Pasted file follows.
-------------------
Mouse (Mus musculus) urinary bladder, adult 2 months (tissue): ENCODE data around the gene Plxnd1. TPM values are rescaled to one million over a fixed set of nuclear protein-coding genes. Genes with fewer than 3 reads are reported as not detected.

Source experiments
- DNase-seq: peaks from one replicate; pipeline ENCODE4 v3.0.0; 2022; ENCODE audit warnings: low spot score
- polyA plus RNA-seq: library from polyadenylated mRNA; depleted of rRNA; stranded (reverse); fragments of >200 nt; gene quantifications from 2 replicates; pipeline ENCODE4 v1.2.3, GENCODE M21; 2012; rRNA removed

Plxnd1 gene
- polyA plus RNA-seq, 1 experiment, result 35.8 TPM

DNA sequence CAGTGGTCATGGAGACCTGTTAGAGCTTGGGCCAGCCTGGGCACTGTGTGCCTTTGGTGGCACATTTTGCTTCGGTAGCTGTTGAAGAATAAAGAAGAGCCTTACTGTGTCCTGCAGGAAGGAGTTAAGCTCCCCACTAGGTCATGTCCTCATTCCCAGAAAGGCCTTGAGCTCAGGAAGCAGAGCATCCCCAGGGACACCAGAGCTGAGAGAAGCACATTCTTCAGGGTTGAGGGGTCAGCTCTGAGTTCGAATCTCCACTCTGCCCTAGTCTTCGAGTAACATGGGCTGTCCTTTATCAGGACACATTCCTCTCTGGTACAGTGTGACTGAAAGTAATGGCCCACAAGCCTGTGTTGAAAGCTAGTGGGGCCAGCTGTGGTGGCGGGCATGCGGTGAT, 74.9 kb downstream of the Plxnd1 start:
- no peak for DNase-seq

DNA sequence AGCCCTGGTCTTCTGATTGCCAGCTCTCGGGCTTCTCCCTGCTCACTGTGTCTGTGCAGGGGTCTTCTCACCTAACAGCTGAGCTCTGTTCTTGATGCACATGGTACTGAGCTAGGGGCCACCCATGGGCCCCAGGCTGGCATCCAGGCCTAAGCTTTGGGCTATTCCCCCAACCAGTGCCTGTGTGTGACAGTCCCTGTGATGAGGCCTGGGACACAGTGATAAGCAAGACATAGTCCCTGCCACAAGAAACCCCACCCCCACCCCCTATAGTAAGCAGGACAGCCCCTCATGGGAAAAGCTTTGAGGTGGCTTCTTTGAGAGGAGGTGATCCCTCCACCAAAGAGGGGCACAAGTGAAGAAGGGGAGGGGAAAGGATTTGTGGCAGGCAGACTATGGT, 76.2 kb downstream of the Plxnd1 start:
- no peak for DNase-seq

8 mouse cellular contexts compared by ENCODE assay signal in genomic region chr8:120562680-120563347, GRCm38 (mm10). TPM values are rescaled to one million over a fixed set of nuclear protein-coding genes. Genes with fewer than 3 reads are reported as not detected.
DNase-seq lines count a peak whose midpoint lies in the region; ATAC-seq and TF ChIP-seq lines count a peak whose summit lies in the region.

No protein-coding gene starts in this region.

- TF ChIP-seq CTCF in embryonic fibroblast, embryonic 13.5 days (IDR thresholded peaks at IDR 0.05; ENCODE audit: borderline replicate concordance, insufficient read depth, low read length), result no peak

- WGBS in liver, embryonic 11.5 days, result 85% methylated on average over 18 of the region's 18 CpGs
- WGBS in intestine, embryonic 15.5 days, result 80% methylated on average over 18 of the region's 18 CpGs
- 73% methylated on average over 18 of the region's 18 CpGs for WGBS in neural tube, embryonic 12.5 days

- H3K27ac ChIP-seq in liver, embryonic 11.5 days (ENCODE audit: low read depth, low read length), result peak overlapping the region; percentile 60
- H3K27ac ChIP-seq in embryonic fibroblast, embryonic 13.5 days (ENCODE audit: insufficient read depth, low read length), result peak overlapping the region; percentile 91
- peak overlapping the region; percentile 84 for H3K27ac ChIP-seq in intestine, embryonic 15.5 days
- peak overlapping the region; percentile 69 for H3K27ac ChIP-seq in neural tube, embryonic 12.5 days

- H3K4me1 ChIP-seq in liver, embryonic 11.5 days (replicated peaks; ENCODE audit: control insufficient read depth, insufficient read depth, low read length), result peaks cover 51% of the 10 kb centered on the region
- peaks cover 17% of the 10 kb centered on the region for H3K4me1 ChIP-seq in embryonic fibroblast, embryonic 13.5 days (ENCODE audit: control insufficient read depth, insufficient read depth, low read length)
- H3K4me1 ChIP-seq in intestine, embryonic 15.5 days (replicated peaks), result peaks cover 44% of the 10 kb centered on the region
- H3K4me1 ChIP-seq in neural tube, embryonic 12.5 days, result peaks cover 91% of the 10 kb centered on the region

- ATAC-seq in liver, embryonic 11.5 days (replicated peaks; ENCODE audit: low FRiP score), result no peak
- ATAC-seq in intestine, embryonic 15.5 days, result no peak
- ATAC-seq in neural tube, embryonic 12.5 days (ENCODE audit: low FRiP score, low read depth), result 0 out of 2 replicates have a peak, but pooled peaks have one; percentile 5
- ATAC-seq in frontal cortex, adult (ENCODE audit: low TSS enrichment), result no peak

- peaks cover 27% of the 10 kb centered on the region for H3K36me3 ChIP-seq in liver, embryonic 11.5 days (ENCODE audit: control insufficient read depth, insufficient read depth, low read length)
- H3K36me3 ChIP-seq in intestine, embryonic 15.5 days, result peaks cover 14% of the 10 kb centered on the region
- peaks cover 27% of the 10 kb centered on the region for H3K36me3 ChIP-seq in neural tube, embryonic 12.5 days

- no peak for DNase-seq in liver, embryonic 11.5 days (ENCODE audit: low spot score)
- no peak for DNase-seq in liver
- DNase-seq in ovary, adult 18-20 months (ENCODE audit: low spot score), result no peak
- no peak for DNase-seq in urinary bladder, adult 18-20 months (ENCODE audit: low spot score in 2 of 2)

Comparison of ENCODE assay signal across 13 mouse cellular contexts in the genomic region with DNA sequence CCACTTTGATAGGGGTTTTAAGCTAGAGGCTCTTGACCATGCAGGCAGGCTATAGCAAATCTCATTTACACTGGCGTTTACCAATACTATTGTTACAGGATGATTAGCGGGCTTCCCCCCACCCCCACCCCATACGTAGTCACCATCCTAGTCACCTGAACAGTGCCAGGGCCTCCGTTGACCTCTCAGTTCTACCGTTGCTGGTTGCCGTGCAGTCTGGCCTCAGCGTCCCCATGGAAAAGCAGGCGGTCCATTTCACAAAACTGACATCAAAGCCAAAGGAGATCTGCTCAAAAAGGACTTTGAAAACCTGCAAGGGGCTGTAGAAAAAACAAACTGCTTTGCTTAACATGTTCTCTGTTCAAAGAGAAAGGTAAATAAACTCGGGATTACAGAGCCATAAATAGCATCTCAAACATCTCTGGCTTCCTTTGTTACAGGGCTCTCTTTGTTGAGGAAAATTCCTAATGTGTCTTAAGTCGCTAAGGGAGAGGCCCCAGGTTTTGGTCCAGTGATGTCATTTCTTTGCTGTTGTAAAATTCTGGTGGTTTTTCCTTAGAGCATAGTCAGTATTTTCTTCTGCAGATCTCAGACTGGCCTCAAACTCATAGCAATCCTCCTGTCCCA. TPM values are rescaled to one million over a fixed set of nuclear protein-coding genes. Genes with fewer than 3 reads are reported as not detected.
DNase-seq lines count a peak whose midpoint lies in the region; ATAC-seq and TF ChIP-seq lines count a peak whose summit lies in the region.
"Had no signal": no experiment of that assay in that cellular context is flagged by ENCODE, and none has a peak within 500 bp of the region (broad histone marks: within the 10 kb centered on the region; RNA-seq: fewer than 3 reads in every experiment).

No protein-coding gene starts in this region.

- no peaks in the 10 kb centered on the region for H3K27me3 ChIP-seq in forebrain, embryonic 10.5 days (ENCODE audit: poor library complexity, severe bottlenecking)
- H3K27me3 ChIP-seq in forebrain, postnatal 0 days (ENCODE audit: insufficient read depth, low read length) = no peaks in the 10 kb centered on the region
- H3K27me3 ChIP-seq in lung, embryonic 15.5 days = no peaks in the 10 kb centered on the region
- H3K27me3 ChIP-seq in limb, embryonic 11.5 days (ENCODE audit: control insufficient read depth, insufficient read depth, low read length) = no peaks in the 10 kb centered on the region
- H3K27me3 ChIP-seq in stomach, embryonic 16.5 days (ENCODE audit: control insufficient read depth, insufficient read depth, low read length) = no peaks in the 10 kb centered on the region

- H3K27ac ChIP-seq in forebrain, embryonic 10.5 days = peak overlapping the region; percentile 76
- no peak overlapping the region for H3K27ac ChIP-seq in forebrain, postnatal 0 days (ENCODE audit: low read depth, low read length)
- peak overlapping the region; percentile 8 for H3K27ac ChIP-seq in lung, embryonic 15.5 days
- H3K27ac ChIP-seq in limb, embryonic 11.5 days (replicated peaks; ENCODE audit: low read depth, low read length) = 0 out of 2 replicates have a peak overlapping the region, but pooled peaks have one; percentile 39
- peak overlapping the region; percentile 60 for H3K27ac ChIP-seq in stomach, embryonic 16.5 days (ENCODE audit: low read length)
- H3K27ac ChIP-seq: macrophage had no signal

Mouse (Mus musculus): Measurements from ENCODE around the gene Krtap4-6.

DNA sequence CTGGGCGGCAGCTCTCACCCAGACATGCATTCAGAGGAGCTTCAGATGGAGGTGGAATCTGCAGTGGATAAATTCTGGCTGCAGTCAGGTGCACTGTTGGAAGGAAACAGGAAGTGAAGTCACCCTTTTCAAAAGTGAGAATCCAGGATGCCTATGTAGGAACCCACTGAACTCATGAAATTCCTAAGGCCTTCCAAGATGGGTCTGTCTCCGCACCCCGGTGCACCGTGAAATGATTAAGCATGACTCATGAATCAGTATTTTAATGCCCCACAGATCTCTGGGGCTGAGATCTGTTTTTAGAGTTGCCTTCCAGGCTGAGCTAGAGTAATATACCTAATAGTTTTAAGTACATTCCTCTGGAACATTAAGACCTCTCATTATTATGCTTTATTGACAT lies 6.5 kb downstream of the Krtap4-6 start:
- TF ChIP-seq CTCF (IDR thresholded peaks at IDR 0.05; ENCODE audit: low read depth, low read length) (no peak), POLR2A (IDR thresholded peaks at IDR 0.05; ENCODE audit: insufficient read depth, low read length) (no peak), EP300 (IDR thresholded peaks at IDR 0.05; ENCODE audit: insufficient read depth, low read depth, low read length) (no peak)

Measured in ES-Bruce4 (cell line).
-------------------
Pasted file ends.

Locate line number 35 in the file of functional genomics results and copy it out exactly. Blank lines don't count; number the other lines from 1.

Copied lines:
- DNase-seq in ovary, adult 18-20 months (ENCODE audit: low spot score), result no peak